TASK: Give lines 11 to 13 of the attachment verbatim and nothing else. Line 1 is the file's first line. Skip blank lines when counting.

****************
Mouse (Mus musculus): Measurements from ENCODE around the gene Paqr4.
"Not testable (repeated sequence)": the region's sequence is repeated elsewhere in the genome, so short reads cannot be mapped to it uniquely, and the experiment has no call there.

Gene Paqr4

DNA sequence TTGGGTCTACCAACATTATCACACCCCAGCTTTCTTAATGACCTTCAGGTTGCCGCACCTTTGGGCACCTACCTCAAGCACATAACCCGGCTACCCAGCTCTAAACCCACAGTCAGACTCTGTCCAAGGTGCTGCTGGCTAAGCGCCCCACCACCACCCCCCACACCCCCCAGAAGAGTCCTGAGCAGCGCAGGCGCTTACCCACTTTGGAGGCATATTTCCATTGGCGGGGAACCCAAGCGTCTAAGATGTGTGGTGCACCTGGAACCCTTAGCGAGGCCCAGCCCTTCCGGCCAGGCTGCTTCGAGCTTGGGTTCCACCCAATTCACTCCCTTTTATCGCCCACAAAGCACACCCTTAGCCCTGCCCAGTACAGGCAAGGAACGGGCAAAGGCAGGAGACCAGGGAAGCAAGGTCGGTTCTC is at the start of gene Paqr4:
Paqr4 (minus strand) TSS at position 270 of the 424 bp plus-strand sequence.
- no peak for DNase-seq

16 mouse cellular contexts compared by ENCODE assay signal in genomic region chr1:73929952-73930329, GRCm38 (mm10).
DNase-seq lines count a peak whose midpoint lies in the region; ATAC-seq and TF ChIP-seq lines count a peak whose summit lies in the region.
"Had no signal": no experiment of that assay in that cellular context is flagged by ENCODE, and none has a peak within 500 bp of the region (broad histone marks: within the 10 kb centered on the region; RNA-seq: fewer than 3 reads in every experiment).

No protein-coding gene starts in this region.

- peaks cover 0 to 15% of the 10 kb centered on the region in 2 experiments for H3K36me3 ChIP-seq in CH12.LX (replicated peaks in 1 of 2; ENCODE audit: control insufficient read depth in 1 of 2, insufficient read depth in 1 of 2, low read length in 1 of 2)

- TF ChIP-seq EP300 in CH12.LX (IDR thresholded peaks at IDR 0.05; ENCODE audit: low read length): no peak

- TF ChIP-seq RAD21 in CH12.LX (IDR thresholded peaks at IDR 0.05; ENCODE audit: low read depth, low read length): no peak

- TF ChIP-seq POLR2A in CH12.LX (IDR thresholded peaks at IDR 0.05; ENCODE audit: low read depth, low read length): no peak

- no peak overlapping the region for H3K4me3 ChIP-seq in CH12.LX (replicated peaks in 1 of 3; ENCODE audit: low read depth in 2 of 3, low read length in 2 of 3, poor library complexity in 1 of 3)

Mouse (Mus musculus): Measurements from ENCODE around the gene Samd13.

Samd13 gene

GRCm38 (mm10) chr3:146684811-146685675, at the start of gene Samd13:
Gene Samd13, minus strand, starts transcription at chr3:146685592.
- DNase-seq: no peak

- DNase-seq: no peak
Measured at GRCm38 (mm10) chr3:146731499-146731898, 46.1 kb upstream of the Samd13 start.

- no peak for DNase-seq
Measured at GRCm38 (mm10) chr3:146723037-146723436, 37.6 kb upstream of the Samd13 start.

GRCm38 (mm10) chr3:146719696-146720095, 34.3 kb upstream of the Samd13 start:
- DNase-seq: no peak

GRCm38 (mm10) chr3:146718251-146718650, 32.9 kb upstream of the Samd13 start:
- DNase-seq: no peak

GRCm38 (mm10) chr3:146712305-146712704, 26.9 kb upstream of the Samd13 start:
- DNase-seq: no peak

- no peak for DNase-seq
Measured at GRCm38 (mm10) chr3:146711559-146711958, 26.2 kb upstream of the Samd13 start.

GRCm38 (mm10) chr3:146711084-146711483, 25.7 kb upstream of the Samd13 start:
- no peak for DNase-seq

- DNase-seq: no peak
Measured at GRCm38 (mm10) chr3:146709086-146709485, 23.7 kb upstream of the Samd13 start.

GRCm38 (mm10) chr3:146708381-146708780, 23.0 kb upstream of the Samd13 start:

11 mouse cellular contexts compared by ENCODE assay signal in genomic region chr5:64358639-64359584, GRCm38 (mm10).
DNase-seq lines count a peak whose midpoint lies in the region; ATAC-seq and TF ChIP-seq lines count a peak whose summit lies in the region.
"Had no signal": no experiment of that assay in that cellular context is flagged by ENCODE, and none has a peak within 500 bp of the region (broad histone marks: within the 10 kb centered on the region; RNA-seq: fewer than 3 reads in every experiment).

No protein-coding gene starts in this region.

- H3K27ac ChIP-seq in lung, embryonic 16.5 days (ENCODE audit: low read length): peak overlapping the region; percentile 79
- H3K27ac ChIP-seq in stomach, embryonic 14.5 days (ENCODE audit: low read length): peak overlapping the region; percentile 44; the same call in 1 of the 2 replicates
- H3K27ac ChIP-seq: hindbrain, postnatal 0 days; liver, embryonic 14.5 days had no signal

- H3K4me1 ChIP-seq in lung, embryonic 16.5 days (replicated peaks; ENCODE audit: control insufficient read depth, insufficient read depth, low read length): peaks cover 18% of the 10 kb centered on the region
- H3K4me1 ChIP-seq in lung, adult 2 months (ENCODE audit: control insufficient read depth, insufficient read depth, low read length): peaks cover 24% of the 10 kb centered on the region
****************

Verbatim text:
- peaks cover 0 to 15% of the 10 kb centered on the region in 2 experiments for H3K36me3 ChIP-seq in CH12.LX (replicated peaks in 1 of 2; ENCODE audit: control insufficient read depth in 1 of 2, insufficient read depth in 1 of 2, low read length in 1 of 2)

- TF ChIP-seq EP300 in CH12.LX (IDR thresholded peaks at IDR 0.05; ENCODE audit: low read length): no peak

- TF ChIP-seq RAD21 in CH12.LX (IDR thresholded peaks at IDR 0.05; ENCODE audit: low read depth, low read length): no peak